China needs to keep its economic policies flexible to fight against excessive surges in asset prices and hot money inflows, a central bank adviser said over the weekend.
China must watch closely for liquidity-driven asset price rises, though high inflation is unlikely next year, Fan Gang, academic member of the People's Bank of China's monetary policy committee, told a financial forum.
Beijing also needs to guard against sudden capital inflows from investors seeking higher returns should developed economies, including the United States, not recover well and keep interest rates low, he added.
"Macro economic policies are short-term policies and need to change when conditions change," Fan told a forum.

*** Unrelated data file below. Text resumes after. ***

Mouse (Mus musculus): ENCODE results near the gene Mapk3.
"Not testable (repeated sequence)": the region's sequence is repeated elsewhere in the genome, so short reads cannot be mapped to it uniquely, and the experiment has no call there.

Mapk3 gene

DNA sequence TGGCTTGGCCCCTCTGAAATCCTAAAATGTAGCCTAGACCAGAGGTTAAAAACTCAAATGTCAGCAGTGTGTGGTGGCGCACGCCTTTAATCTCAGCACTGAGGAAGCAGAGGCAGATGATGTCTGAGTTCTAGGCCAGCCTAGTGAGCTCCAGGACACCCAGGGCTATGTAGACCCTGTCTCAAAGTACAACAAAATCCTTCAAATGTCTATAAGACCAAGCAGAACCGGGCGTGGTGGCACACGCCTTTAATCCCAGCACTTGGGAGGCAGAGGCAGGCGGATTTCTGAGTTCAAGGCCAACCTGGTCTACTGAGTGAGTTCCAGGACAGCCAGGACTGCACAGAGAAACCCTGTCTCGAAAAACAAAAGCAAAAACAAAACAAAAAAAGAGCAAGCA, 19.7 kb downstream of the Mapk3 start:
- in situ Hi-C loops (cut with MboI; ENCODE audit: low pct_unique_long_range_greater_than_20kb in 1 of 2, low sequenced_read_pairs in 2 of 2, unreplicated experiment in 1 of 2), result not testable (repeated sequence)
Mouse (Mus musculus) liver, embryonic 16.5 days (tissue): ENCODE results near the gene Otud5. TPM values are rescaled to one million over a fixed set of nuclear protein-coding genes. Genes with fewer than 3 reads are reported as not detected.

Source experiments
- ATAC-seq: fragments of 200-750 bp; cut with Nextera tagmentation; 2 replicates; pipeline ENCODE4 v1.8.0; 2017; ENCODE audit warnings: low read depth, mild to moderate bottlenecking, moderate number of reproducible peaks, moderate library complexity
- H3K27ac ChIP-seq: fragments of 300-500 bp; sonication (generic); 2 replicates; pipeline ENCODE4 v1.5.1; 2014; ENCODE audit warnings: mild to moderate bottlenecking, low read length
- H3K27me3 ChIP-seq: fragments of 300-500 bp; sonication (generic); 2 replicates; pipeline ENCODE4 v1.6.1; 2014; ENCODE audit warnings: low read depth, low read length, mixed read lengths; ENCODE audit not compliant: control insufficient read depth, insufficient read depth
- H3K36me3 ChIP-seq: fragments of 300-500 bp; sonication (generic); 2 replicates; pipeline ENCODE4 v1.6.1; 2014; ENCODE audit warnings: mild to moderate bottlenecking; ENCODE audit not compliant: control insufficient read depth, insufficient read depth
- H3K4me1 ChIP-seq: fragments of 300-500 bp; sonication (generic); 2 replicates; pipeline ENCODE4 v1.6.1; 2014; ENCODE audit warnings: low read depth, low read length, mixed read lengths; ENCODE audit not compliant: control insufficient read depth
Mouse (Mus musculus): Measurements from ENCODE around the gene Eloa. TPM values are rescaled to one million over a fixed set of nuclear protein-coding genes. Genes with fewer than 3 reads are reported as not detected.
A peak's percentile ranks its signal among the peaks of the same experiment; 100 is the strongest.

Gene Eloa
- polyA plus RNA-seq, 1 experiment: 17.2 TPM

"Situations will shift very swiftly, including asset prices and hot money inflows. My personal view is that a flexible macro policy is an important factor in keeping economic stability," he said.
Beijing has repeatedly pledged that it will stick to its fiscal stimulus and appropriately loose monetary stance, but it has also said that it will enhance the flexibility of its policies next year, which many analysts see as a signal of its intention to begin mild tightening.
It has already started reining in its ultra-loose policies, including saying that it will more strictly control bank lending.
Fan said the Chinese economy would grow 8-9 percent in 2010, peaking at roughly 11 percent year-on-year growth in the first quarter.
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